Sunday, September 10, 2023

St. Helens 1981 * * Stars


Watching 1981's St. Helens, you realize that the filmmakers decided to get this thing going right after the actual incident of an eruption in Southwest Washington happened just four months ago. A little eager in Tinseltown are we? I mean back then the phrase "too soon" could've been used (considering said eruption was the most disastrous volcanic spew in U.S. history). Whatever. Forty-plus years later, "Helens" is almost an incidental thang at this point, a flick to ponder on a rainy day via YouTube. "But if she goes, I want to be there". Indeed. 

With what looks like archive footage of the real 1980 venting of Mount St. Helens and starring Art Carney, David Huffman, and Cassie Yates, "Helens" puts forth almost 90 minutes of build-up, establishing lots of characters, various subplots (some of the romantic kind), similar locales, and inching tension leading up to the inevitable (if you're my age and haven't been living in a bubble, you'll probably remember what went down). 

Sure the music by progressive rock band Goblin is eerie beauty and sure, the cinematography by Jacques Haitkin is authentic enough. But HBO television might've rolled this thing out in a rushed attempt, asking the audience to painfully relive an event that killed 57 people and destroyed a hundred square miles left to wasteland.

That's not all. I mean where's the continuity here in regards to "Helens?" And why is everyone involved so mean, pent-up, and rattled? And what's with the Chuck Norris-like action clip (about 25 minutes in)? St. Helens has intentions (how could it not) but it could've hit the stratosphere had it not been so TV-movie harnessed (which it so is) and jumbled from a narrative slant. It's almost like a half-pie, edited version of The Towering Inferno. Sadly I wasn't quite "blow-ed away". 

Written by Jesse Burleson

Thursday, September 7, 2023

Strays 2023 * * 1/2 Stars


Watching 2023's Strays, you ask yourself what should I scoff at and what should I nervously laugh at without feeling guilty about it. That's a tall order and yeah, Strays is one raunchy comedy. Dogs eating stuff from each other's upchuck, the abundance of feces, those same dogs humping couches and whatnot, the biting of a male's private parts by a pint-size pooch, rear-end sniffing. Shall I go on?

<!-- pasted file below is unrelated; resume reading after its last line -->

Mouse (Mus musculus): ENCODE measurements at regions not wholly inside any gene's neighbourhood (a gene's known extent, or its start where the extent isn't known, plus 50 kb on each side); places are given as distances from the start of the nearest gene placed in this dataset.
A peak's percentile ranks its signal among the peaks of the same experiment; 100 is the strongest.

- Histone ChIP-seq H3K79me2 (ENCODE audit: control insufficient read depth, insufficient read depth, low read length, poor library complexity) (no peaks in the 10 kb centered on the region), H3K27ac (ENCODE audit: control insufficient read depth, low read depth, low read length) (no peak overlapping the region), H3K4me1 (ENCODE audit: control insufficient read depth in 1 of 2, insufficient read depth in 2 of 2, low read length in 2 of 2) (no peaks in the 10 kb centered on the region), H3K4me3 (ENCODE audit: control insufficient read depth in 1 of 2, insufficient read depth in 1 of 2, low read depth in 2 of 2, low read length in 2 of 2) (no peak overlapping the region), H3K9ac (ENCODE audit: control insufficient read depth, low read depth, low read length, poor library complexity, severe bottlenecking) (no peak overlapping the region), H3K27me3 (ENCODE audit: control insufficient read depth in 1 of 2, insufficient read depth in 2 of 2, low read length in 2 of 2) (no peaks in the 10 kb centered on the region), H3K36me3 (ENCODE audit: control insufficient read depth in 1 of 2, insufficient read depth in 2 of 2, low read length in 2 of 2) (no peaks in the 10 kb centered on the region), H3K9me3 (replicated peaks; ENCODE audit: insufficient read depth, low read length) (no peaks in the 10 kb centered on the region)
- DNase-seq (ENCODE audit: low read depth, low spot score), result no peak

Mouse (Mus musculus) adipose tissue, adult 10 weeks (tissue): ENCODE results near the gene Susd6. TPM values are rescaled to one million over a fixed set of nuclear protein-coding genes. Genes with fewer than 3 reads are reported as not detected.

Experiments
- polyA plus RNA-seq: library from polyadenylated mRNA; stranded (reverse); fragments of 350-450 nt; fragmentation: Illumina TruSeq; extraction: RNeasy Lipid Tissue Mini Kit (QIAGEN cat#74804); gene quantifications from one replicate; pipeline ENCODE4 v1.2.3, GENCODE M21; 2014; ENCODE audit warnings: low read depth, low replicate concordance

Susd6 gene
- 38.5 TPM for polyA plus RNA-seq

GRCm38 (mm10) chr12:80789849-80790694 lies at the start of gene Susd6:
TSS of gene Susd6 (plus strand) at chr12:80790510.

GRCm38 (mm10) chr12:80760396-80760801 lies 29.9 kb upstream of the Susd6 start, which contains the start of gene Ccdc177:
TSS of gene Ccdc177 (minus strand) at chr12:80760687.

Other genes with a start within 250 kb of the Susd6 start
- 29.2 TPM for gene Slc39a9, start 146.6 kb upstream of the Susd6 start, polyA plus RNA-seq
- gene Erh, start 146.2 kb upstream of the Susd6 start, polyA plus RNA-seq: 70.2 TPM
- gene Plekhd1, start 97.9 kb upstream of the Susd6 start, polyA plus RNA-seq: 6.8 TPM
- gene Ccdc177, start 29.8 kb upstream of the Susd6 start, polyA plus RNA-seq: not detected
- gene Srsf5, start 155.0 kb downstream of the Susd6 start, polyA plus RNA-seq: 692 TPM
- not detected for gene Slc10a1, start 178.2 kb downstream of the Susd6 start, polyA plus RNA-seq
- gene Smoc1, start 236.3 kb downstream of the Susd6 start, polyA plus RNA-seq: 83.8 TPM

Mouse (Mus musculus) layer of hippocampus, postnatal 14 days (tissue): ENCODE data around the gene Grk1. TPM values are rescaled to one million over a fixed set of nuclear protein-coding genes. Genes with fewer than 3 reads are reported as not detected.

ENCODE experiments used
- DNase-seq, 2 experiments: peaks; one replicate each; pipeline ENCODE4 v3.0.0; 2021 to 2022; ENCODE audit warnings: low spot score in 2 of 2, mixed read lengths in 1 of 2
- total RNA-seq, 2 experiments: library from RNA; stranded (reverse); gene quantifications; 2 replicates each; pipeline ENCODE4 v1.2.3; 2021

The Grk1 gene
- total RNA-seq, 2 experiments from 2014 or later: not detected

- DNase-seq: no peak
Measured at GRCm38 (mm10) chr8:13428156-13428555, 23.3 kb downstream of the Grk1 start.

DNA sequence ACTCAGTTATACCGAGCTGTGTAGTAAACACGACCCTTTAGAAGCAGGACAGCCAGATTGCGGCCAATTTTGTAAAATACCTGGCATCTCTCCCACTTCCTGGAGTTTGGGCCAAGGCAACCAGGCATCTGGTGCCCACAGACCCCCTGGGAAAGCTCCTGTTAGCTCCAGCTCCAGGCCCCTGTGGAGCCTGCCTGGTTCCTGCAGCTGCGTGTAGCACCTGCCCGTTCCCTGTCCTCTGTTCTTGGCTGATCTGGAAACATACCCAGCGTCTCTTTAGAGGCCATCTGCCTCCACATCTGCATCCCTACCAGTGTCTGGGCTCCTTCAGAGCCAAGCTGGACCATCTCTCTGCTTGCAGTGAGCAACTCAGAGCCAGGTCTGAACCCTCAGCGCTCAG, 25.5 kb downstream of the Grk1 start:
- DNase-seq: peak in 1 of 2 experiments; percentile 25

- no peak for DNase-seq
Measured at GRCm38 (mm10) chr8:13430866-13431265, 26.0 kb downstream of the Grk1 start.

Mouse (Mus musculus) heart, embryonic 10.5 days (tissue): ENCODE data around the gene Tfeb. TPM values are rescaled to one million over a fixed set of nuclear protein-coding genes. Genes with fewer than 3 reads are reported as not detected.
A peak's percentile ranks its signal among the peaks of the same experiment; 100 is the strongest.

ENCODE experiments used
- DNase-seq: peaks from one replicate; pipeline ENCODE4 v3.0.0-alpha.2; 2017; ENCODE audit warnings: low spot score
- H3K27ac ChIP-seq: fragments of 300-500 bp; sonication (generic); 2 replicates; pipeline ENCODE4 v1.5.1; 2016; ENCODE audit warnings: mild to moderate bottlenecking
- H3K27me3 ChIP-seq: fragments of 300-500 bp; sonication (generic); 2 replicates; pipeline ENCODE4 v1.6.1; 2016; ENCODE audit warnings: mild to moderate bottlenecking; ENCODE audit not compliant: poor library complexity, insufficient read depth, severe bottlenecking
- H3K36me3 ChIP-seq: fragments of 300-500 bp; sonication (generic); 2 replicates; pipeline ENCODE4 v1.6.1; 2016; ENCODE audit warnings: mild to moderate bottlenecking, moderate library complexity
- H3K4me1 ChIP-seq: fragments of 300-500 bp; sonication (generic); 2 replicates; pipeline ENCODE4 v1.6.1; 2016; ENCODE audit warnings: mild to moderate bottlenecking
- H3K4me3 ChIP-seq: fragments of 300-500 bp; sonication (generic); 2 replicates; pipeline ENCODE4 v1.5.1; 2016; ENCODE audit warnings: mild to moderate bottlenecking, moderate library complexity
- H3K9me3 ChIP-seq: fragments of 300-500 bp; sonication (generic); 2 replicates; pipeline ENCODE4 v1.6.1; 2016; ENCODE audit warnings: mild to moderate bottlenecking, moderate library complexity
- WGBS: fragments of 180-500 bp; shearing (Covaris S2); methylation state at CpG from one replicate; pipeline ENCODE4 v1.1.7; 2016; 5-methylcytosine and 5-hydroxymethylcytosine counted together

With pups being voiced by the likes of Jamie Foxx, Will Ferrell, and Isla Fisher, Strays likes to push the envelope, seeing how far the viewer will go without reaching for a convenient vomit bag. The theater I was in had more groans than light chuckles. The dog characters spewed more F-bombs than Martin Scorsese fare circa the 2010s. Dennis Quaid gets no billing in a weird, creeped out cameo (no comment). "You can learn how beautiful it can be when you're off the leash". Wha??

So let's not hedge shall we. I mean did I mistakenly like Strays? To a point. With the end of  August being that release dump month, an R-rated movie about canines that talk like actual humans would make anyone's ears perk up (not to mention the fact that the special effect of hand animation here is conveyed quite well). 

And do I think Strays unfortunately wears out its gimmick of squirrely mutts being potty-mouthed for a good 93 minutes? Yup and that's the rub. When every word of dialogue uttered is virtually part of the seven dirty ones, it tends to eventually get mundane and less funny. Thank the Almighty that Strays has a decent story mixing the bawdy with the sentimental (the comedic version of savory and sweet). Otherwise this flick would be an exercise strictly rooted in cinematic transgression, showing the behavior of man's best friend as a wool-coated circus freak. To lead "astray".   

Written by Jesse Burleson

Tuesday, September 5, 2023

Table for Five 1983 * * * Stars